Machine Learning Without Black Boxes

by Dominik Matula Data Scientist

With the boost of computing power in past years, it has happened that almost anyone can run a sophisticated machine learning model, e.g. neural networks. And with modern frameworks such as Tensorflow, it is quite accessible and also popular to do everything with such a cool tool.

But over the years, we have often heard from our clients that black box solutions are unacceptable for them or are not allowed under current legislation. So there is a question – do you have any alternatives to those black box solutions in your data science toolbox?   Of course, we have! We would like to devote this article to one possible solution to this problem, to a simple yet equally fascinating machine learning model—Bayesian networks.

Is a black box model suitable for your problem?

A simplified version of Moore’s Law says that computing power is increasing exponentially. The increase in performance allows for considerable progress in the field of data science. What seemed incalculable to statisticians 30 years ago can now be calculated within a few seconds on a standard laptop. The massive progress in computer technology also makes it possible to train increasingly sophisticated machine learning models. And I am not only talking about deep neural networks. In predictive modelling, so-called ensemble models are prevalent, for example. Ensemble models are created by combining sub-models which can be very complex themselves.

But before we decide to use such an ML tool in practice, we should ask ourselves three key questions:

  • Do we have a vast quantity of high-quality historical data available?
  • Do we have sufficient computing power to process this data?        

(As we have mentioned before, this is usually not the most pressing problem.)

  • Are we willing to pay for model interpretability?

The last criterion points to the well-known fact: complex ML tools are black box models.

It is very difficult or almost impossible to extract a causal statement from them. For instance: The client did X, therefore the model assigned him value Y. Business owners are then left with no choice but to believe that everything is properly folded inside.

White box models

Please do not misunderstand me; I do not want to detract from the value of modern ML frameworks. On the contrary! From a professional point of view, they are truly fascinating! And if you give me a problem, I will be happy to design and build a high-performance solution based on them.

However, it should be remembered that this is far from reality for every problem. Moreover, in machine learning in finance and banking black box access is often not allowed. (Or it’s results – e.g. are you sure your model is not discriminating against any ethnic group?) And this is where the white box comes into play.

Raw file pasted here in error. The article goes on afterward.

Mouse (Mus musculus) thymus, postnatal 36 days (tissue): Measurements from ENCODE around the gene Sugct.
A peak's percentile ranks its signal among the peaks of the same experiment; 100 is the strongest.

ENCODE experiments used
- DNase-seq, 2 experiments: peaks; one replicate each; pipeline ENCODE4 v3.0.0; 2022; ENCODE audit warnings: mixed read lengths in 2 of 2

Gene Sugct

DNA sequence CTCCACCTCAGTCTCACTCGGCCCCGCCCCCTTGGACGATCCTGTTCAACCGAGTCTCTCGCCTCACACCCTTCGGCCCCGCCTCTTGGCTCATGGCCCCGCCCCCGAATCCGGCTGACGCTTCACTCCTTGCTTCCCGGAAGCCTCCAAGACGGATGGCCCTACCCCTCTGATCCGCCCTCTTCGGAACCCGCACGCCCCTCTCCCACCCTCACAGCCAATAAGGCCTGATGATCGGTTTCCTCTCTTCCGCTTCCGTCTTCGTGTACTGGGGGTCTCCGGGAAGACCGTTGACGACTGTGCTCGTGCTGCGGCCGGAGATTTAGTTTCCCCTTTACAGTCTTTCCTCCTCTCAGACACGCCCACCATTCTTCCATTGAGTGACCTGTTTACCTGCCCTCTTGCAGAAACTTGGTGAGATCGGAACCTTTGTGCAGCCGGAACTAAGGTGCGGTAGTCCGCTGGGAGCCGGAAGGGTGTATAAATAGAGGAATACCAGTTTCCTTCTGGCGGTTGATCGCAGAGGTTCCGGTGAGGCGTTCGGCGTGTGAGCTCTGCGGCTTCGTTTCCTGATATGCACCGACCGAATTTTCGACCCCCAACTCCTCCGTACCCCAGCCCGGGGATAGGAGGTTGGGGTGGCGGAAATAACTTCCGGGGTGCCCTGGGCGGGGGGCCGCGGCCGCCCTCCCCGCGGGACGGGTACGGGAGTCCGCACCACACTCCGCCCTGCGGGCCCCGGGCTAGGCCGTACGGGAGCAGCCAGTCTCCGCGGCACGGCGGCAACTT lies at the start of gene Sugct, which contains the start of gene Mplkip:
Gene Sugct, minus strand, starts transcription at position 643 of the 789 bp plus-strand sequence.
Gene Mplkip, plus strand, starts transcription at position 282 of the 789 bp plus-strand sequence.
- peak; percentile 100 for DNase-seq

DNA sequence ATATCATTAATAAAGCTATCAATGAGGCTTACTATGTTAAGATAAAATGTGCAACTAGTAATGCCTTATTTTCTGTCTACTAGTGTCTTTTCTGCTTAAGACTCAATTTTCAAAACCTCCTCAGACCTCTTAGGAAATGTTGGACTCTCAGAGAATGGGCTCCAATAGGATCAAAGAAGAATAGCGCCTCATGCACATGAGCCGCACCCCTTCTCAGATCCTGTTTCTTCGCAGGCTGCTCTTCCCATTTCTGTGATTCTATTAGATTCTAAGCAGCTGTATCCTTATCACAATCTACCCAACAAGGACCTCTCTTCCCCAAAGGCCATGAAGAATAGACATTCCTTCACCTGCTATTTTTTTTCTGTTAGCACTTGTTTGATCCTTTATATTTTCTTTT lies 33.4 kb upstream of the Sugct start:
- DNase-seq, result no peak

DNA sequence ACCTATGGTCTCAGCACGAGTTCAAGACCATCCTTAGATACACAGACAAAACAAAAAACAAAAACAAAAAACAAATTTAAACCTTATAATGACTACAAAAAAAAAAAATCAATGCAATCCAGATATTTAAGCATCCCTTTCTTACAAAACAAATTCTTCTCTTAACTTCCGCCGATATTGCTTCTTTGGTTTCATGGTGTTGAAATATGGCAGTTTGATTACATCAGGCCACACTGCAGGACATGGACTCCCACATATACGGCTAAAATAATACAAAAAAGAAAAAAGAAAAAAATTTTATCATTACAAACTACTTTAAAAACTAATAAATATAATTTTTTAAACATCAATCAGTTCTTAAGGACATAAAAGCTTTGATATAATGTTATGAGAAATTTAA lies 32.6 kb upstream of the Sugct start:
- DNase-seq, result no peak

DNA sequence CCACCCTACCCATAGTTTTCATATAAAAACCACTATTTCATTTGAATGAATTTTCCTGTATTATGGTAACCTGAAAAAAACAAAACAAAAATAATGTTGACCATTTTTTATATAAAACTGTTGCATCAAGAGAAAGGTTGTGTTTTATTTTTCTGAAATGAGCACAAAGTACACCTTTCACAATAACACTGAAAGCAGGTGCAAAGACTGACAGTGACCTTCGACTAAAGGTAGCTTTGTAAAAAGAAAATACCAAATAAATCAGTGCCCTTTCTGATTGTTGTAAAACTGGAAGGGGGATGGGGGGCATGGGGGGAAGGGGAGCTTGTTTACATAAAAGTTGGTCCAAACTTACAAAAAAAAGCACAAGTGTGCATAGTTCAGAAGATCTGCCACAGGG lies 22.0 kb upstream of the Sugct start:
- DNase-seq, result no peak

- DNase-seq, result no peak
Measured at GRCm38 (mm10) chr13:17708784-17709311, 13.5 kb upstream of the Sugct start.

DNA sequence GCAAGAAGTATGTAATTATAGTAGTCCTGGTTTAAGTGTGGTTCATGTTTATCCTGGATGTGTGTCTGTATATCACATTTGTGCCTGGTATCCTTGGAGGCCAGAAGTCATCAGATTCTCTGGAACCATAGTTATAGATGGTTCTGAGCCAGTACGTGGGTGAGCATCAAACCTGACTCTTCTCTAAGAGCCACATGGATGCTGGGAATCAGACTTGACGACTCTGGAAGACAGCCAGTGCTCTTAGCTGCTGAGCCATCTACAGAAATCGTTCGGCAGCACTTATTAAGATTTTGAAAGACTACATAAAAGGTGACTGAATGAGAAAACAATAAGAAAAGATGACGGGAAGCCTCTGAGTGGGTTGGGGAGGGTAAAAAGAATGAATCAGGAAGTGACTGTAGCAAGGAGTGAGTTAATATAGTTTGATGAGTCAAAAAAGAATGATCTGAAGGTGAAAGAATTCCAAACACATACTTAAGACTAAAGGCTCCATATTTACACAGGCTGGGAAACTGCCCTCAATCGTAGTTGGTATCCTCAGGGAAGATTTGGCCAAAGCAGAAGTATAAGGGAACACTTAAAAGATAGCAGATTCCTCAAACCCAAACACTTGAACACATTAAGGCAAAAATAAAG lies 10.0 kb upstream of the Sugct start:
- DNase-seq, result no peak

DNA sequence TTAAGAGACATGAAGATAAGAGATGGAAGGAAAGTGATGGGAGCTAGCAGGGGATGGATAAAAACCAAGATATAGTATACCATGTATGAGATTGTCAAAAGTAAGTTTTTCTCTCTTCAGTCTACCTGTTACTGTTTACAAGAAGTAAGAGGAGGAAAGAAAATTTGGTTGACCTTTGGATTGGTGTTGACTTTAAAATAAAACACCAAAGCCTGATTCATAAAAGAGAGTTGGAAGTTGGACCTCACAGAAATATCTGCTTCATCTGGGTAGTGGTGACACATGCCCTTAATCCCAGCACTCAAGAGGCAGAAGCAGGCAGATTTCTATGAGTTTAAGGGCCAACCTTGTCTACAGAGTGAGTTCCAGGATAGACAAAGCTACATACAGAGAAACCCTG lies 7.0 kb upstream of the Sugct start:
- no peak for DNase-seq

A white box is not the best name to describe how it works. A transparent box would be a better name, as the key advantage of this kind of machine learning model is the ability to get an in-depth look at the algorithm. 

That is a solution that statisticians came up with back when computers were still in their infancy. At the time, all calculations were done manually, so there could be no question of a black box solution. But there is no need to limit ourselves to regression models, decision trees and other classical tools. Especially, as they are often blamed for losing their breath a bit compared to modern approaches.

Bayesian networks – and ideal counterpart to black box ML

And here we come back to Bayesian networks—our favourite white-box model for developing end-to-end solutions. Their performance is excellent and adequately responds not just to the transparency issue. Bayesian networks answer all three of the above objections to black box machine learning models:

  • Bayesian networks can be built on much smaller training sets. Furthermore, the complexity of the systems can be regulated and increased as the number of samples grows.
  • Bayesian network training is straightforward. I will jump ahead and say that it is enough to evaluate the contribution of each node of the network and put these values together.
  • The output from Bayesian networks is easy to interpret. Every decision of the model can be traced and checked.

Have you ever heard about Bayesian networks? It’s not a fancy new tool in the world of data science. Professor Judea Pearl came up with them 30 years ago, and they gained their repute in various fields, e.g. in medicine. But why not adopt this approach in the field of finance?

In the next article, we will describe the basic concepts behind Bayesian reasoning. You will adopt this technique on a small example. And then we move to a real Bayesian network. So stay tuned!